2. Rocco
    August 24, 2013 at 12:10 pm #

    Good article. But if I may offer a small criticism, that headline is a mistake. It makes it seem like you’re in favour of a Police State, so long as its aggression is directed against those you don’t agree with.

    • James Eadon
      August 24, 2013 at 12:24 pm #

      @Rocco – You’re not wrong, but one can’t let logic get in the way of a good headline 😉
      Besides, the Guardian was gleeful when the state was arresting Murdoch’s journalists, the Guardian did not stand up for the free-press concept then. Instead they played politics, the traitors. So in a way this barbaric act was poetic justice, albeit of the worst kind.

      • Rocco
        August 24, 2013 at 12:36 pm #

        Brendan O’Neill has an excellent article about that: “The amazing double standards of the Miranda affair”. Its well worth a read.

  3. RGTyler
    August 24, 2013 at 10:13 pm #

    I just think its all a very scary advance on basic liberties by the State. And as with all scandals the cover up has made things worse.

  4. johnnyb
    August 25, 2013 at 5:52 am #

    A good read and good points. However, I would quibble with your calling Miranda a “journalist”. Greenwald’s partner is merely a courier and there was no way the authorities were just going to let him waltz on in with more zip drives in his pocket. One could argue he is being directed by the Russians or Chinese by now.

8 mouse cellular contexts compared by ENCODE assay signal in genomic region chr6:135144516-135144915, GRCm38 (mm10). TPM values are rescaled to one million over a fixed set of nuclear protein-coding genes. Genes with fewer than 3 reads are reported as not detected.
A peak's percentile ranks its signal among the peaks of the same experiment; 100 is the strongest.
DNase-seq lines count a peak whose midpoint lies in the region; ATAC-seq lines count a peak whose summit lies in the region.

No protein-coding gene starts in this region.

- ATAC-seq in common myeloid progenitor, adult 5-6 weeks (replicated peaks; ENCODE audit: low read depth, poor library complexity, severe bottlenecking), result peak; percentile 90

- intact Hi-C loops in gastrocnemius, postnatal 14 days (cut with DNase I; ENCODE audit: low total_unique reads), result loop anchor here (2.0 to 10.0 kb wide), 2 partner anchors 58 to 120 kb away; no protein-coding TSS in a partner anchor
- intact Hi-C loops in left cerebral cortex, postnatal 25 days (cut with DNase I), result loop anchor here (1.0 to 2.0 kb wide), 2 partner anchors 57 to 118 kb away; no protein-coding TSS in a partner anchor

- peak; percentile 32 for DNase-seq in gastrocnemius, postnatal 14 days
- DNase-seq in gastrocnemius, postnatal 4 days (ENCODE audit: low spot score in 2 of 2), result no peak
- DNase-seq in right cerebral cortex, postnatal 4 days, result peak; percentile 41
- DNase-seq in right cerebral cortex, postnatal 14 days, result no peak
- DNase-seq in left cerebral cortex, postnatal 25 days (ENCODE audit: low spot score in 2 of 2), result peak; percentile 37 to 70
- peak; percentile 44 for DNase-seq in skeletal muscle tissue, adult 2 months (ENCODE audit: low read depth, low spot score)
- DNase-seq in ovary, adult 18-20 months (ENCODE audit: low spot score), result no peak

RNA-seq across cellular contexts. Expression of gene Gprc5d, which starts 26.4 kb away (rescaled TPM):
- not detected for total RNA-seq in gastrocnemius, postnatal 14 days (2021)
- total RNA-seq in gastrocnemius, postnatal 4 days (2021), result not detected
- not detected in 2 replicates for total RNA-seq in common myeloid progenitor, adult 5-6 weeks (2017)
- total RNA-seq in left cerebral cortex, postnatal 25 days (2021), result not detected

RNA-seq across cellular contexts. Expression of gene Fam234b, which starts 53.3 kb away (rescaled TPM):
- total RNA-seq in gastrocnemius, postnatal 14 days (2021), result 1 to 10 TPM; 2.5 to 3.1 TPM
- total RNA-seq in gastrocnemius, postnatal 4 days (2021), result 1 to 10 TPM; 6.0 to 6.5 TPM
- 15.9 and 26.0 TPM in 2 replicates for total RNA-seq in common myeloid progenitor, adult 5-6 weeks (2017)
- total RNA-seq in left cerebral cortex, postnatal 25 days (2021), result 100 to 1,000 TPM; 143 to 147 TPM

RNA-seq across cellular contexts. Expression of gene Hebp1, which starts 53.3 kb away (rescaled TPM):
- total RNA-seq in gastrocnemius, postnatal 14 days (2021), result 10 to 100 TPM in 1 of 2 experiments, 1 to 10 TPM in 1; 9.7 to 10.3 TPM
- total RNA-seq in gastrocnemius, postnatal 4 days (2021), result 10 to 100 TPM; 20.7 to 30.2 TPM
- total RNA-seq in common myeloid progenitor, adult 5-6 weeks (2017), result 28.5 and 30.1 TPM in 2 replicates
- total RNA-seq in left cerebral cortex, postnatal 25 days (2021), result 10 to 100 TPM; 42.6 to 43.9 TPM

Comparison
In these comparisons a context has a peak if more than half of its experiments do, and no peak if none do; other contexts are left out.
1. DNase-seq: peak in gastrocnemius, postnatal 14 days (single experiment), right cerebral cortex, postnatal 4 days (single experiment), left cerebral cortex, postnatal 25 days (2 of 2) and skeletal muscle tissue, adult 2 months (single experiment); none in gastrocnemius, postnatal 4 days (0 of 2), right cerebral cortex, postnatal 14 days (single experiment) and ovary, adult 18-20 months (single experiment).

5. right_writes
    August 25, 2013 at 9:12 am #

    Interestingly, we don’t seem to recognise that the cure for this problem is to meet each other physically on a regular basis… I am not sure which is the best forum for the ordinary bloke in the UK (for instance)…

    It used to be the pub… But enjoying oneself in a pub has been made illegal, one has to endure 3rd party entertainment, and god forbid anyone that dares to light a fag.

    In revolutionary Ireland at the turn of the 20th century, there were “hedge schools”, where the Gaelic pressure groups like the GAA, the IRB and A etc., would meet in open fields, preferably out of sight of the British and discuss, history, politics and revolution.

    The more straight-laced Muslims have been using their mosques to spread their message… (everyone is trying to spread a message).

    By far the most successful though was a combination of the above… The London Coffee House, is the reason that Britain had an empire…